• A resource available to facilitate higher degree studies
  • Links with clinical specialists, pathologists, allied health professionals, patient support groups and educational forums to facilitate greater understanding of disease processes
  • An invaluable resource of tissues representing more than 20 neurological and psychiatric disorders, including extremely rare pathologies.

Research into a wide range of diseases of the nervous system, including Parkinson’s Disease, Alzheimer’s Disease, Huntington’s Disease, Progressive Supranuclear Palsy, Multiple System Atrophy, Stroke, Motor Neuron Disease, Lewy Body Disease, Frontotemporal and Familial Dementias has been enabled by this resource. Since its inception, the growth in the number of brain donations, research projects supported and publications generated has exceeded expectations.

For the Donor Consent Form or the answers to frequently asked questions, please see the SA Brain Bank Brochure.

Brain Bank Management

Executive Directors
Prof Peter Blumbergs, Head of Neuropathology, Centre for Neurological Diseases, IMVS / SA Pathology
Assoc Prof Mark Slee, Clinical Academic Neurologist, Department of Neurology and Centre for Neuroscience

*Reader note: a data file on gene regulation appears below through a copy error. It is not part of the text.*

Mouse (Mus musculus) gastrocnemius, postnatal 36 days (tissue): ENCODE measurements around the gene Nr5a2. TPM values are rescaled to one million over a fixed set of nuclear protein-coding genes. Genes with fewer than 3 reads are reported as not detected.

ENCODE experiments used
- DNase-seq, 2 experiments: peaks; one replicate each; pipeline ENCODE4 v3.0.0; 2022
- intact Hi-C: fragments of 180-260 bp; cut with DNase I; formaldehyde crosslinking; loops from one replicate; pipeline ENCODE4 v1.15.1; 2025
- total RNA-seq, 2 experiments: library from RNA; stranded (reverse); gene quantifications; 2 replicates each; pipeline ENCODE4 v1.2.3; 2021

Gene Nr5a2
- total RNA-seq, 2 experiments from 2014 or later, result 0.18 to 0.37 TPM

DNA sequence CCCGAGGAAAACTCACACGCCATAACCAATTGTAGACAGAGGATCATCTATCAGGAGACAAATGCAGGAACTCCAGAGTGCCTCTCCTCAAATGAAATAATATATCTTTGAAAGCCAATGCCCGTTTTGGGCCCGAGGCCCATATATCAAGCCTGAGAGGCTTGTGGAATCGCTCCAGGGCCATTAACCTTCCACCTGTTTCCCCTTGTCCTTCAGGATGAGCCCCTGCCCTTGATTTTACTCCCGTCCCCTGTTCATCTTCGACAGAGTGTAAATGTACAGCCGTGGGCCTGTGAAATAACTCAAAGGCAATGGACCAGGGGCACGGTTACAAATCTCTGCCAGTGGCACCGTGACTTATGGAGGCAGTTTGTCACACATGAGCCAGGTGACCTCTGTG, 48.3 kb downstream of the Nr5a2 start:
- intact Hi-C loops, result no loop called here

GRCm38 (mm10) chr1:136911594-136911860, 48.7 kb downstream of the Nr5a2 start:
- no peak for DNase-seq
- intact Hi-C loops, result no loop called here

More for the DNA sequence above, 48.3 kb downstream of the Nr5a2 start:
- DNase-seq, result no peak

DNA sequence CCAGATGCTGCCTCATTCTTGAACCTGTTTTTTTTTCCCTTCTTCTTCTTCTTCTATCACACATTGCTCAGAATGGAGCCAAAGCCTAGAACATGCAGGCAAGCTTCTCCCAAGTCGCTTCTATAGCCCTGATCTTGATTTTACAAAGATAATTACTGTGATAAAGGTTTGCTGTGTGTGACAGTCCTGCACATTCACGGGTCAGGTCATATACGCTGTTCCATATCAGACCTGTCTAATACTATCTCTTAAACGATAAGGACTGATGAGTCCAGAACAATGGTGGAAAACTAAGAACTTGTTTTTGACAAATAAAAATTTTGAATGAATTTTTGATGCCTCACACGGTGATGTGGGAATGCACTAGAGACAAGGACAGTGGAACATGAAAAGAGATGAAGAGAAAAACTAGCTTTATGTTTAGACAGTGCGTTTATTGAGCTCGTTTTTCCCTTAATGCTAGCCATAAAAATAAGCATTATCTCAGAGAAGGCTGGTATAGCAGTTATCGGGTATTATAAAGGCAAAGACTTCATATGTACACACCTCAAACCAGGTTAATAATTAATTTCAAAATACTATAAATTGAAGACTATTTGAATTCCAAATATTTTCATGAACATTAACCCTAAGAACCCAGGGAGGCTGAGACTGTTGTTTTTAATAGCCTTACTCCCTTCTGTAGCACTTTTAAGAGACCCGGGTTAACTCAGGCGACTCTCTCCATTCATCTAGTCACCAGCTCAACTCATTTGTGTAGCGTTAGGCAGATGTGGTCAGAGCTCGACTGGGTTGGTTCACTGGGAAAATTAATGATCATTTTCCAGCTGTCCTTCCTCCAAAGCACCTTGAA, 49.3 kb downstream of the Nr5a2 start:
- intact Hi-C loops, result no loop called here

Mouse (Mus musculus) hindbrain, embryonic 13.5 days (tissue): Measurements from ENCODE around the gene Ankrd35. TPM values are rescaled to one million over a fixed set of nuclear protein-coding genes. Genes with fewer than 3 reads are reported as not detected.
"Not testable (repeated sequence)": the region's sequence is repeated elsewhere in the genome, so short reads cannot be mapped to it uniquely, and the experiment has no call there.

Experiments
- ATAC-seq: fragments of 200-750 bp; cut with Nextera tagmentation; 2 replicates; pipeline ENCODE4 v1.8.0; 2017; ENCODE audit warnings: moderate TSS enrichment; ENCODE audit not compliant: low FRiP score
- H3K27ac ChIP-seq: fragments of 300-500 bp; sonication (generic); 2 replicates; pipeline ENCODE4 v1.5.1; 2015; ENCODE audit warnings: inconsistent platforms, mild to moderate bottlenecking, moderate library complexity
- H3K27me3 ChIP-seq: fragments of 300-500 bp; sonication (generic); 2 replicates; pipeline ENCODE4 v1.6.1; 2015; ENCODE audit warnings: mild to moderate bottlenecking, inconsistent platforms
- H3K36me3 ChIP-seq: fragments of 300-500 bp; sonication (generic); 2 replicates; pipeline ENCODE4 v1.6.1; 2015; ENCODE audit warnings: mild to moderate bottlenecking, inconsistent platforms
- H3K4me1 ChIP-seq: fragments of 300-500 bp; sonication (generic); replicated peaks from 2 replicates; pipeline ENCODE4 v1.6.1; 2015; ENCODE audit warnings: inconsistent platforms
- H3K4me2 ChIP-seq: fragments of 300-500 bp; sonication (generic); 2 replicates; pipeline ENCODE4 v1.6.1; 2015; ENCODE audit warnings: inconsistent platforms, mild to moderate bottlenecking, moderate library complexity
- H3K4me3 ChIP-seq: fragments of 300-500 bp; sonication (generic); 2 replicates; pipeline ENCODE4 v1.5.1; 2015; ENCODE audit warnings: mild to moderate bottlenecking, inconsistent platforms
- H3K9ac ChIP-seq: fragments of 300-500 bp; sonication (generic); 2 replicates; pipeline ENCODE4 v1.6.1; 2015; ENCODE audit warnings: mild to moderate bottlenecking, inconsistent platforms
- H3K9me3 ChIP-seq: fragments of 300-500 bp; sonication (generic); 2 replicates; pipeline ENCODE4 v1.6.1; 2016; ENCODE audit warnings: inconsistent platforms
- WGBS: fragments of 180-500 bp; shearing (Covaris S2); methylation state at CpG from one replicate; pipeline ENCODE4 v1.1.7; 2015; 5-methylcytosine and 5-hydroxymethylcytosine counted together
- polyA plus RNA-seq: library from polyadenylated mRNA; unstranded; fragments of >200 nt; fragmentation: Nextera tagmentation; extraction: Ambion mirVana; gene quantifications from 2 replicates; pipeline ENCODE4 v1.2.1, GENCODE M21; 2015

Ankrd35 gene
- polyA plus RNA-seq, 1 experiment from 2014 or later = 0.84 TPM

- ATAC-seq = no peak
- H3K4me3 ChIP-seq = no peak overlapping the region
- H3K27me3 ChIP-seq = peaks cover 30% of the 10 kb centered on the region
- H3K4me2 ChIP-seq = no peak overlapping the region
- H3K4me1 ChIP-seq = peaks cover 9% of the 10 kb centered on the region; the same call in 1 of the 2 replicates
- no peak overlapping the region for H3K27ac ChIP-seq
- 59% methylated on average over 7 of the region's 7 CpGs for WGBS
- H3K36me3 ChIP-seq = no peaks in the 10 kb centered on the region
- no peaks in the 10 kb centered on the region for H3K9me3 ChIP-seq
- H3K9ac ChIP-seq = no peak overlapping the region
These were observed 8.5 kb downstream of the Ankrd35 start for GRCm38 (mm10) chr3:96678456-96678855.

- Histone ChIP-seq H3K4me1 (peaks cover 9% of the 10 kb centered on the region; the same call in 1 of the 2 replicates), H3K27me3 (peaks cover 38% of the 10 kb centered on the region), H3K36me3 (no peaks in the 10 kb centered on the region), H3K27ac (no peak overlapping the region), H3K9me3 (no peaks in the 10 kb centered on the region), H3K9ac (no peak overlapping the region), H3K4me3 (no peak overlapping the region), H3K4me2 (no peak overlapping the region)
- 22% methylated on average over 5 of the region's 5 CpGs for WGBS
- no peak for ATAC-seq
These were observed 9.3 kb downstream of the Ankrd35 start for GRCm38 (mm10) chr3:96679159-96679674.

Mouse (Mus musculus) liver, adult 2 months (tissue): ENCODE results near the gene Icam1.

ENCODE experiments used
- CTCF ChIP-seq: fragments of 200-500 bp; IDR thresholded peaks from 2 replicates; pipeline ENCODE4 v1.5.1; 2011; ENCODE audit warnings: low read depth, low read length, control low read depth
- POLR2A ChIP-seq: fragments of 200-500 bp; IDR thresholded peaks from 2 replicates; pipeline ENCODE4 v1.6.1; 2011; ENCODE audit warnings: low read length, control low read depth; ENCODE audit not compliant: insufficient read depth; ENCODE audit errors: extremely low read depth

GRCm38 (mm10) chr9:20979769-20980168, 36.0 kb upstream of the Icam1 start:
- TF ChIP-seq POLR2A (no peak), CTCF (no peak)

Coordinator/Manager
Ms Robyn Flook, State Coordinator SA Brain Bank, Manager SA Neurological Tumour Bank

Scientific Advisory Committee
Prof Peter Blumbergs
Ms Robyn Flook
Dr Wei-Ping Gai
Mr Jim Manavis
Mr Stephen Nygaard
Assoc Prof John Power
Assoc Prof Mark Slee
Assoc Prof James Temlett
Dr Robert Wilcox

Contact

Robyn Flook

Coordinator, SA Brain Bank
Centre for Neuroscience & Dept of Human Physiology
Flinders University, GPO Box 2100, Adelaide SA 5001
Tel: (08) 8204 4393
Email: robyn.flook@flinders.edu.au
SA Brain Bank Mobile: 0431 500 880

Affiliations

Collaborative Research

Dr Santosh Poonnoose (Flinders Medical Centre), Prof Peter Blumbergs and Jim Manavis (IMVS / University of Adelaide), Dr David Astill (SA Pathology), Dr Ganessan Kichenadasse, Assoc Prof Mark Slee, Dr Rebecca Keough, Dr Michael Michael, Prof Ross McKinnon, Prof Rainer Haberberger, Dr Tim Chataway, Dr Ravi Raghupathi and Robyn Flook (Flinders University): South Australian Neurological Tumour Bank.

Dr Wei-Ping Gai, Discipline of Human Physiology, Flinders University: The neurobiology of neural inclusions in degenerative diseases.

Prof Rob Casson, Dr John Woods, Dr Glyn Chidlow, The South Australian Institute of Ophthalmology (SAIO): The pathology of the optic nerve in glaucoma.

Assoc Prof John Power, Discipline of Human Physiology, Flinders University: The role of peroxiredoxin family of antioxidant enzymes in neuroprotection in neurodegenerative diseases.